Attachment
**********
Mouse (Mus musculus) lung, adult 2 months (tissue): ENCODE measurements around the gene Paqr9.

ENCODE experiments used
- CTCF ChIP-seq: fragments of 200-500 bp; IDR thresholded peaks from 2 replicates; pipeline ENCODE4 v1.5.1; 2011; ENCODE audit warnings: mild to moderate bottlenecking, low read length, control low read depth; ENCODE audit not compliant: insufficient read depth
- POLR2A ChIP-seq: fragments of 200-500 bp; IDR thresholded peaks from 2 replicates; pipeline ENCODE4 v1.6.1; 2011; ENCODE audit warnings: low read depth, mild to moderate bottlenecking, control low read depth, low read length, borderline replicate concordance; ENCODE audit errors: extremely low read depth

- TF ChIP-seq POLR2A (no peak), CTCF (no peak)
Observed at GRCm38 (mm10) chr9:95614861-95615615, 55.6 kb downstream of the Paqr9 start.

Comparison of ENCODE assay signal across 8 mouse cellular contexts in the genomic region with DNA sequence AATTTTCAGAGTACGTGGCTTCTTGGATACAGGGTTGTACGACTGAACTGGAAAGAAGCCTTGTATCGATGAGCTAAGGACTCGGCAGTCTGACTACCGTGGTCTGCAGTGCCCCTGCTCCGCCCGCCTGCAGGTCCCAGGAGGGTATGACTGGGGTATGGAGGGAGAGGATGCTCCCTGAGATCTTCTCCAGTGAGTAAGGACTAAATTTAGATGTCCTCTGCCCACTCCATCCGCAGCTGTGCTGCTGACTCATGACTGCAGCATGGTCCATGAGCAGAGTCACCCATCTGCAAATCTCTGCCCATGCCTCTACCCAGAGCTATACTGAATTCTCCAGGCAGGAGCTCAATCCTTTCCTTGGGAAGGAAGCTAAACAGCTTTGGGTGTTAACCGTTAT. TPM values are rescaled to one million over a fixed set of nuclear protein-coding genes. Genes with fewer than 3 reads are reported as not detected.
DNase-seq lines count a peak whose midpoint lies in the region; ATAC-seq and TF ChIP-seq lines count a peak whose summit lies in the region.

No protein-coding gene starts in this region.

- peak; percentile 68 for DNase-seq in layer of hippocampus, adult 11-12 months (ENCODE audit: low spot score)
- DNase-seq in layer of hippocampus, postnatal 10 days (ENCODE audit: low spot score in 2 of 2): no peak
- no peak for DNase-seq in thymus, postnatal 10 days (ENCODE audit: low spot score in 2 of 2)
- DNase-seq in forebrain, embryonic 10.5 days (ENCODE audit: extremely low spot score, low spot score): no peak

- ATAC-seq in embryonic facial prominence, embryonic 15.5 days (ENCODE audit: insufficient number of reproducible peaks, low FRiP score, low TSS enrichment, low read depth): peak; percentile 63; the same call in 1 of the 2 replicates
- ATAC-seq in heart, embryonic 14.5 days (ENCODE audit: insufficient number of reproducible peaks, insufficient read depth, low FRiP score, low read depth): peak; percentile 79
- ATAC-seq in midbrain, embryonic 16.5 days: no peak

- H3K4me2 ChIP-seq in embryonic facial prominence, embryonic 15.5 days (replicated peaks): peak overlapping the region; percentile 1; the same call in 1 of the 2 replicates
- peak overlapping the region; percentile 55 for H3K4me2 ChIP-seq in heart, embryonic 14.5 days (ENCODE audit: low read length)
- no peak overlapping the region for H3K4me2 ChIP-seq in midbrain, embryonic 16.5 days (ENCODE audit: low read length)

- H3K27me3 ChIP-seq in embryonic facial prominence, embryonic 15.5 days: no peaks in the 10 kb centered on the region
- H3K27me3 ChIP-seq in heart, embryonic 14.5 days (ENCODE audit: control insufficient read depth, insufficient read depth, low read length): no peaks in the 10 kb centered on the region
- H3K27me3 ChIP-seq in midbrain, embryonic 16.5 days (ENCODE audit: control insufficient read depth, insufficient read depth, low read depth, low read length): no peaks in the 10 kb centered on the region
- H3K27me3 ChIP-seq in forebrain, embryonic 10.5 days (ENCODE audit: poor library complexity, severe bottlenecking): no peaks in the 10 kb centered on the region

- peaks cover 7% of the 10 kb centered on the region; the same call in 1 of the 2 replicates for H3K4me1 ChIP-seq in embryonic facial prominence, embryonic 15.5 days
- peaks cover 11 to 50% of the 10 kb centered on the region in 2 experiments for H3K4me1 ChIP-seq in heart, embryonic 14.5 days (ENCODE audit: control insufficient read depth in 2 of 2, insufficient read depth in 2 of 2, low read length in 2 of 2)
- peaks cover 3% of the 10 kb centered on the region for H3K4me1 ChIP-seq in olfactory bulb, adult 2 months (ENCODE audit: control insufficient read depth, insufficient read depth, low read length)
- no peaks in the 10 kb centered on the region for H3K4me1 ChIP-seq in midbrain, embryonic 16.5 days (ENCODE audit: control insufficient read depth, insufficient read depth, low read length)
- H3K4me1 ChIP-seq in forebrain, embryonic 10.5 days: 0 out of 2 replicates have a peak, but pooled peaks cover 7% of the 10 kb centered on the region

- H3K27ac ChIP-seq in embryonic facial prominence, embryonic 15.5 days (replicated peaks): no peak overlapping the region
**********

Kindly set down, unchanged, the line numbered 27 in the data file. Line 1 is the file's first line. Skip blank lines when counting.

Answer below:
- no peaks in the 10 kb centered on the region for H3K4me1 ChIP-seq in midbrain, embryonic 16.5 days (ENCODE audit: control insufficient read depth, insufficient read depth, low read length)